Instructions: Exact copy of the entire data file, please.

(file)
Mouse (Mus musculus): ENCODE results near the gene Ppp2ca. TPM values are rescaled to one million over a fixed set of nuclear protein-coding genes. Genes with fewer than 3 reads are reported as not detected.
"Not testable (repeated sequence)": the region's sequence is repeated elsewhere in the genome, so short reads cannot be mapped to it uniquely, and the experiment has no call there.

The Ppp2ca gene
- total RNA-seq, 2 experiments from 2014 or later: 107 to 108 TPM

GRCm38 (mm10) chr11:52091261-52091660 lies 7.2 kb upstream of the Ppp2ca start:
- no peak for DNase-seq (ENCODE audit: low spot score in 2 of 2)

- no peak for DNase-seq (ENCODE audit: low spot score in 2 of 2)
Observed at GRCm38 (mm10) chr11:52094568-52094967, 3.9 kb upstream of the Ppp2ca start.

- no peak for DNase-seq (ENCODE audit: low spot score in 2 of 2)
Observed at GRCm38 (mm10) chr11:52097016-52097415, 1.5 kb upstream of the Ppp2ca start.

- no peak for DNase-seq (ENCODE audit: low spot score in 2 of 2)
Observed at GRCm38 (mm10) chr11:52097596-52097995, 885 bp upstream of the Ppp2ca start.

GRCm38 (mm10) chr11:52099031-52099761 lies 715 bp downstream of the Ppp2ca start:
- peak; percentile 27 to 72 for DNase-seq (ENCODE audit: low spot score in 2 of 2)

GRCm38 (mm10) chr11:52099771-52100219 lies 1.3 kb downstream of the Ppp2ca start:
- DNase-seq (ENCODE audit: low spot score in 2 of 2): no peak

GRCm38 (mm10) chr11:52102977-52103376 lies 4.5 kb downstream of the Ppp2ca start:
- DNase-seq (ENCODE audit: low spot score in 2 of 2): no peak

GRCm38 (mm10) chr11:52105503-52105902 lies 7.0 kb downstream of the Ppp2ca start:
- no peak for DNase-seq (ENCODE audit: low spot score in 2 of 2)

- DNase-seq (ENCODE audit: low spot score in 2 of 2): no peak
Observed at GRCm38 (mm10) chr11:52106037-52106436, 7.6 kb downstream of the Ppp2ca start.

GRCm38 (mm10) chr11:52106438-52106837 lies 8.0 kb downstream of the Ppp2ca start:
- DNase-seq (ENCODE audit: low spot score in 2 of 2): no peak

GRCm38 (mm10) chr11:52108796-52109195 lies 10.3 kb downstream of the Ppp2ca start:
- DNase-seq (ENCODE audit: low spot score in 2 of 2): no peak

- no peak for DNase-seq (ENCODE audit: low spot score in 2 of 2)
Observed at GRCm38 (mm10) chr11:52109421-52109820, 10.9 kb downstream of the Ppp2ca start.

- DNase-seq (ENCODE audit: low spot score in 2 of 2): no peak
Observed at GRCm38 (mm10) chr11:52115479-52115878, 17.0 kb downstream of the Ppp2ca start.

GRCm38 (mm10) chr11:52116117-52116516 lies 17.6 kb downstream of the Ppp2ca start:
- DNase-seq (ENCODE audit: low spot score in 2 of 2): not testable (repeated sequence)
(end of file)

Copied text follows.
Mouse (Mus musculus): ENCODE results near the gene Ppp2ca. TPM values are rescaled to one million over a fixed set of nuclear protein-coding genes. Genes with fewer than 3 reads are reported as not detected.
"Not testable (repeated sequence)": the region's sequence is repeated elsewhere in the genome, so short reads cannot be mapped to it uniquely, and the experiment has no call there.

The Ppp2ca gene
- total RNA-seq, 2 experiments from 2014 or later: 107 to 108 TPM

GRCm38 (mm10) chr11:52091261-52091660 lies 7.2 kb upstream of the Ppp2ca start:
- no peak for DNase-seq (ENCODE audit: low spot score in 2 of 2)

- no peak for DNase-seq (ENCODE audit: low spot score in 2 of 2)
Observed at GRCm38 (mm10) chr11:52094568-52094967, 3.9 kb upstream of the Ppp2ca start.

- no peak for DNase-seq (ENCODE audit: low spot score in 2 of 2)
Observed at GRCm38 (mm10) chr11:52097016-52097415, 1.5 kb upstream of the Ppp2ca start.

- no peak for DNase-seq (ENCODE audit: low spot score in 2 of 2)
Observed at GRCm38 (mm10) chr11:52097596-52097995, 885 bp upstream of the Ppp2ca start.

GRCm38 (mm10) chr11:52099031-52099761 lies 715 bp downstream of the Ppp2ca start:
- peak; percentile 27 to 72 for DNase-seq (ENCODE audit: low spot score in 2 of 2)

GRCm38 (mm10) chr11:52099771-52100219 lies 1.3 kb downstream of the Ppp2ca start:
- DNase-seq (ENCODE audit: low spot score in 2 of 2): no peak

GRCm38 (mm10) chr11:52102977-52103376 lies 4.5 kb downstream of the Ppp2ca start:
- DNase-seq (ENCODE audit: low spot score in 2 of 2): no peak

GRCm38 (mm10) chr11:52105503-52105902 lies 7.0 kb downstream of the Ppp2ca start:
- no peak for DNase-seq (ENCODE audit: low spot score in 2 of 2)

- DNase-seq (ENCODE audit: low spot score in 2 of 2): no peak
Observed at GRCm38 (mm10) chr11:52106037-52106436, 7.6 kb downstream of the Ppp2ca start.

GRCm38 (mm10) chr11:52106438-52106837 lies 8.0 kb downstream of the Ppp2ca start:
- DNase-seq (ENCODE audit: low spot score in 2 of 2): no peak

GRCm38 (mm10) chr11:52108796-52109195 lies 10.3 kb downstream of the Ppp2ca start:
- DNase-seq (ENCODE audit: low spot score in 2 of 2): no peak

- no peak for DNase-seq (ENCODE audit: low spot score in 2 of 2)
Observed at GRCm38 (mm10) chr11:52109421-52109820, 10.9 kb downstream of the Ppp2ca start.

- DNase-seq (ENCODE audit: low spot score in 2 of 2): no peak
Observed at GRCm38 (mm10) chr11:52115479-52115878, 17.0 kb downstream of the Ppp2ca start.

GRCm38 (mm10) chr11:52116117-52116516 lies 17.6 kb downstream of the Ppp2ca start:
- DNase-seq (ENCODE audit: low spot score in 2 of 2): not testable (repeated sequence)